Of the four major sports, the NFL’s trade deadline is most irrelevant – execs explain why

The trade of Herschel Walker from the Dallas Cowboys to the Minnesota Vikings was one of the biggest NFL deadline deals in history, but it was a rarity.

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The 2014 NFL season proved once again that behind-the-scenes chatter between team executives before the league’s annual trade deadline doesn’t correlate to deals actually being made.

"There’s more contact than people think, but we want to keep that on the (down-low)," one general manager admitted to FOX Sports with a hearty laugh. "You’ll always throw a line out into everything because, heck, you just never know who will be available.

"I got texts every day for probably two weeks leading into the trade deadline from about 15 GMs, not only about our players but about five guys they’d be interested in trading. If all those names got out, it would make the trade deadline a bigger deal than it actually is."

So would pushing the date back until later in the season.

The trade deadline for the nation’s three other major pro sports leagues — Major League Baseball, National Basketball Association and National Hockey League — falls after the midway points of their respective seasons. The NFL deadline expired Oct. 28, between Weeks 8 and 9.

In 2012, the league and its players union agreed to move the date back two weeks in hopes of facilitating more action.

It hasn’t worked that way.

The lone deadline deals this year were Tennessee shipping linebacker Akeem Ayers to New England and safety Mark Barron going to St. Louis for draft choices. League-wide, only one deadline trade was made in each of the previous two seasons.

Around the NFL, personnel executives and coaches have lamented the deadline’s timing. A team making a playoff run that suffers injuries in November would relish having the chance to acquire immediate help. For example, the Seattle Seahawks could use a run-stuffer after defensive tackle Brandon Mebane suffered a season-ending hamstring injury in Week 10.

Arizona general manager Steve Keim poked around at the deadline to augment the Cardinals’ roster but failed to swing a deal. Cardinals head coach Bruce Arians said the fact so many teams remained in playoff contention in late October was a detriment to roster movement.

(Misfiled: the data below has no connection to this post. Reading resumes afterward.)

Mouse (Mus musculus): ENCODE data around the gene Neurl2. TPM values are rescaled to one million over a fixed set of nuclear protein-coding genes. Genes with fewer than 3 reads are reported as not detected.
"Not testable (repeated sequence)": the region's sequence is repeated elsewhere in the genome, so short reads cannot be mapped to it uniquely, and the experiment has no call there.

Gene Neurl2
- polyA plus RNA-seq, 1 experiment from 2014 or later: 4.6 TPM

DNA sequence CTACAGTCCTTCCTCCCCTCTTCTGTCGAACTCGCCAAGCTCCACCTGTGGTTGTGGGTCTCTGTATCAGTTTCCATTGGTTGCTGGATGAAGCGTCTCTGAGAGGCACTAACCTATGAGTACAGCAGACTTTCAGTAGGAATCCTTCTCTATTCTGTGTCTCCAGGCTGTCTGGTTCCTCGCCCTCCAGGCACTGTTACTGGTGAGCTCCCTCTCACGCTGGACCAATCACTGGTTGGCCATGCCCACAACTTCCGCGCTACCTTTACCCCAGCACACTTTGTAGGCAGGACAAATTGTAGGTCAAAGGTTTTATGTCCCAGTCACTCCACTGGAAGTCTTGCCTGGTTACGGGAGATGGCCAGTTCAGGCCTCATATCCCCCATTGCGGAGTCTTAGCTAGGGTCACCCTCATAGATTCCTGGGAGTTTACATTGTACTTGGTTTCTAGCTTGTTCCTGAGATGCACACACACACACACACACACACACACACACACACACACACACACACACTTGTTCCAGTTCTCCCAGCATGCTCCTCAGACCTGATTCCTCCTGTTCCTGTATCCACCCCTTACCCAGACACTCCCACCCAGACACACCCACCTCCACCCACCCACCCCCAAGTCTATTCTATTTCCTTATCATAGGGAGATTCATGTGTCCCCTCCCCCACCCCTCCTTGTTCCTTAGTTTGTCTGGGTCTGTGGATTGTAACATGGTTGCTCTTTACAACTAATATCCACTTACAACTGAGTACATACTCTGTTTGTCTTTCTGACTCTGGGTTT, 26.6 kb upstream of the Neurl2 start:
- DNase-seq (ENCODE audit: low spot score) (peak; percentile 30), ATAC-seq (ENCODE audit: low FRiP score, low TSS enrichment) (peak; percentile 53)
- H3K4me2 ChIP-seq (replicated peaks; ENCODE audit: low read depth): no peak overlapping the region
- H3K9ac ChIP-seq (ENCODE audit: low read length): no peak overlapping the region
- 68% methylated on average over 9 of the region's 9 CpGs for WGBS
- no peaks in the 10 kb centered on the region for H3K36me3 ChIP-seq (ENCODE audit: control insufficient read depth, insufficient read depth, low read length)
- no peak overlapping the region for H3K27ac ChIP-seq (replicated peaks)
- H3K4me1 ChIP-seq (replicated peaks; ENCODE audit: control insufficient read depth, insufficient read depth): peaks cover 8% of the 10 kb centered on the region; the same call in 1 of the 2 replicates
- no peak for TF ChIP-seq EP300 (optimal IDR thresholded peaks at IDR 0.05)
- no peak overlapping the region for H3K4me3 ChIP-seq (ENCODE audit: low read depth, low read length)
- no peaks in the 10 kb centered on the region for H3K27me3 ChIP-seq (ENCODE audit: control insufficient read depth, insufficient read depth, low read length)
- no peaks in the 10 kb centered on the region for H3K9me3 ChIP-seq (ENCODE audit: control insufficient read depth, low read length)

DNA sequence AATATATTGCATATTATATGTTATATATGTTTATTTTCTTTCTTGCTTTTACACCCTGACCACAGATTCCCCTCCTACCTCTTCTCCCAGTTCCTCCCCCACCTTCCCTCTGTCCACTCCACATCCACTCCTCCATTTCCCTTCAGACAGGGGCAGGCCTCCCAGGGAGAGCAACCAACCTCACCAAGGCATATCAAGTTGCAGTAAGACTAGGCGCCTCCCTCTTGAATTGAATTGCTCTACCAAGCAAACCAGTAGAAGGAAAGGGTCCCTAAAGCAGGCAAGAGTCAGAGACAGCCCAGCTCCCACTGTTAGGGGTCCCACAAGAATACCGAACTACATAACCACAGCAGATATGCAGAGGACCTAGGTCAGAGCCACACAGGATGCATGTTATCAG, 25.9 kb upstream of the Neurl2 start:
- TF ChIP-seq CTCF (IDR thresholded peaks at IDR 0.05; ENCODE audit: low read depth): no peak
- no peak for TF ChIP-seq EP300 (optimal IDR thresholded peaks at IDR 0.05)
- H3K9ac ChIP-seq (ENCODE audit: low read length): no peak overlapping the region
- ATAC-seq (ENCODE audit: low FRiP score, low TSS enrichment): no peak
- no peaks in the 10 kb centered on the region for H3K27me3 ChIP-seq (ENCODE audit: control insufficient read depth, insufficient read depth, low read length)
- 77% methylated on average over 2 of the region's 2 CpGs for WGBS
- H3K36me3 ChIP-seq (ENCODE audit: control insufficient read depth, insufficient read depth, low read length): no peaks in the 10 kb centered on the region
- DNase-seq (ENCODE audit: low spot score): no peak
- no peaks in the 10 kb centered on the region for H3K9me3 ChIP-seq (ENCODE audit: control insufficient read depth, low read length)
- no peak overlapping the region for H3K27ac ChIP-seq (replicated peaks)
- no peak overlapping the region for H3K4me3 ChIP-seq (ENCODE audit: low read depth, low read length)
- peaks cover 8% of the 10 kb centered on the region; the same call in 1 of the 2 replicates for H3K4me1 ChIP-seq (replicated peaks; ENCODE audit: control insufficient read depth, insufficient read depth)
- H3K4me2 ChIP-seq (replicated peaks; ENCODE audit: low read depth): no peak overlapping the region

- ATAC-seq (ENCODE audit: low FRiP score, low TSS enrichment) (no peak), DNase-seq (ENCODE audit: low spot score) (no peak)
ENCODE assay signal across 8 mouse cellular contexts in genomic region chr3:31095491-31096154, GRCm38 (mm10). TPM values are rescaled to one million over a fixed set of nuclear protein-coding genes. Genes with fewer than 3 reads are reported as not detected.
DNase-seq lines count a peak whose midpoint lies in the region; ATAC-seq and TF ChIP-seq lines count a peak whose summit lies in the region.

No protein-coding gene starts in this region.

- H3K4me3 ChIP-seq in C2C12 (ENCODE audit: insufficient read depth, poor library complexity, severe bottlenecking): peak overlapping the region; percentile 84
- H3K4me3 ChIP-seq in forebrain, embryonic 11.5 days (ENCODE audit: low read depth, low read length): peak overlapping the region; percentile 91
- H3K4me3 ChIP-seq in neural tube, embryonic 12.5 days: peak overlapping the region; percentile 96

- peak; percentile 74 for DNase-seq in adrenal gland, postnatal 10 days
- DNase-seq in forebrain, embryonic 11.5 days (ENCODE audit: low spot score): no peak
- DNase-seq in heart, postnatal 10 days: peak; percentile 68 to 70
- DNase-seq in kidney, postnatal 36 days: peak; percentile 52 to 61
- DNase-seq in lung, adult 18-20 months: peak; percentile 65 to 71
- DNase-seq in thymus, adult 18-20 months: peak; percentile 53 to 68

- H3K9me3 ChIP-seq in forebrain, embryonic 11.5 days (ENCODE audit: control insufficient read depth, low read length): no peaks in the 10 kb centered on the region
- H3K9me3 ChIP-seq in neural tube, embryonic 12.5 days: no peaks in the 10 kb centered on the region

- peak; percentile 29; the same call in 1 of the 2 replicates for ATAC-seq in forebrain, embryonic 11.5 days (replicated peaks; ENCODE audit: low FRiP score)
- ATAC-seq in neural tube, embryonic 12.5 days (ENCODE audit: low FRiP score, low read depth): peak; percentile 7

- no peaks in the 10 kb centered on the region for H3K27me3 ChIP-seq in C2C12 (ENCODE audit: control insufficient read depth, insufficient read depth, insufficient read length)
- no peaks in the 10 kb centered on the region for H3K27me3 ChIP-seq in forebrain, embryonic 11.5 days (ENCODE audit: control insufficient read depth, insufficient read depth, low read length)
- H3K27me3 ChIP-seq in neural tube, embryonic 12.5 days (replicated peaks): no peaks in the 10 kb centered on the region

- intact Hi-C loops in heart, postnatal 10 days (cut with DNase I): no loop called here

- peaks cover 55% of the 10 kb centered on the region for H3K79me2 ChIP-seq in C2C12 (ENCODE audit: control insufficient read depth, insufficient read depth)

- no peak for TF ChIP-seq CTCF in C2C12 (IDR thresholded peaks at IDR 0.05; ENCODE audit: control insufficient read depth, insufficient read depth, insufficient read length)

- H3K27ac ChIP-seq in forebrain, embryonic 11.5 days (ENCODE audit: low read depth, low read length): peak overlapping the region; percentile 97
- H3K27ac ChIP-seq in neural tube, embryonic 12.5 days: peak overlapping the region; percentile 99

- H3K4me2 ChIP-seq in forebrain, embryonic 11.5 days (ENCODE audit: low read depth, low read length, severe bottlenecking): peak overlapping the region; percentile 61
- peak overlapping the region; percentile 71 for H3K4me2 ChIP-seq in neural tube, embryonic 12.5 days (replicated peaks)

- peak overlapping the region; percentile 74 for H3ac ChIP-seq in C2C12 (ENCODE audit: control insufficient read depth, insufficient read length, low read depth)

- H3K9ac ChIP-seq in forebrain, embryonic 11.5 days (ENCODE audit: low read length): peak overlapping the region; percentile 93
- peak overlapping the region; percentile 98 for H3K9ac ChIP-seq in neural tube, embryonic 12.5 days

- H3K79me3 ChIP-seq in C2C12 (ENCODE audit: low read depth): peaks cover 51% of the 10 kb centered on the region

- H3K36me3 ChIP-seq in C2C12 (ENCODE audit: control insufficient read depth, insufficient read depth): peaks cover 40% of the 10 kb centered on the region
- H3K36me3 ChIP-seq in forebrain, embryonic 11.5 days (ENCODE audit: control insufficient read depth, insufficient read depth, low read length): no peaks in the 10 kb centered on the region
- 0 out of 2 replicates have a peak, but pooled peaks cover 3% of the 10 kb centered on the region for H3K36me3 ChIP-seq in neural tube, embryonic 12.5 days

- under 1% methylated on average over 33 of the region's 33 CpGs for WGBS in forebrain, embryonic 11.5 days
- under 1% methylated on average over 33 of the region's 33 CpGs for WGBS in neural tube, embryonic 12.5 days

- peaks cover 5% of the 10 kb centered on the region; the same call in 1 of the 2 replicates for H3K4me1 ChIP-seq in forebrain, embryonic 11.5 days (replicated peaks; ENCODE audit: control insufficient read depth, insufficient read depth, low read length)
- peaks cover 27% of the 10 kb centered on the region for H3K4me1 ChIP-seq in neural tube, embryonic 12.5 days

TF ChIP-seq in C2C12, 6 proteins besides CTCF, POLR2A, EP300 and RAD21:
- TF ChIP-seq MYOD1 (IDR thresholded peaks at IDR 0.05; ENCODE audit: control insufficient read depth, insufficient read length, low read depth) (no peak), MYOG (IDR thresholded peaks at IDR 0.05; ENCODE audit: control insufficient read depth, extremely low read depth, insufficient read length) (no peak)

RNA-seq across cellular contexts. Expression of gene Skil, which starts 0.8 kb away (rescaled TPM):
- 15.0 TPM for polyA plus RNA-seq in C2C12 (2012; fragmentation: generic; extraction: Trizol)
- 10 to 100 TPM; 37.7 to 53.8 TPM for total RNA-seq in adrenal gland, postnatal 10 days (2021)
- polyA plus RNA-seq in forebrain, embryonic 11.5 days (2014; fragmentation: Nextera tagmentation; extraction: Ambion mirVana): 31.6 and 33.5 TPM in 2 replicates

"If it were four more weeks, you might be out of it," Arians said of the deadline. "You might trade a guy that’s in the last year of his contract and you’re not going to get anything for (him now)."

But it’s the flip side of such thinking that prompted the NFL to install the deadline. The league wants to discourage franchises from late-season tanking in hopes of securing a higher draft position.

The point of the rule is to maintain the competitive balance of races.

Joel Bussert, NFL senior vice president of player personnel and football operations

"The theory has always been to protect the integrity of competition for division titles or wild-card berths," said Joel Bussert, the NFL’s senior vice president of player personal and football operations. "The obvious example is Team A plays Team C twice in the first six or seven weeks of the season. Maybe Team A loses one game to them. At the same time, Team C is losing. They start unloading players before playing Team B twice in the last five or six weeks of the season. That leaves a much-reduced roster and much less competitive team.

"Is that fair? The point of the rule is to maintain the competitive balance of races."

Bussert told FOX Sports the NFL first instituted a trade deadline 15 years into its existence in 1935. Deals were prohibited after the fifth week of a 12-game season. Bussert said the deadline didn’t make much difference because "there were hardly any trades. There were no draft choices to be traded for, and nobody in the NFL was making money so you wouldn’t trade a player for cash."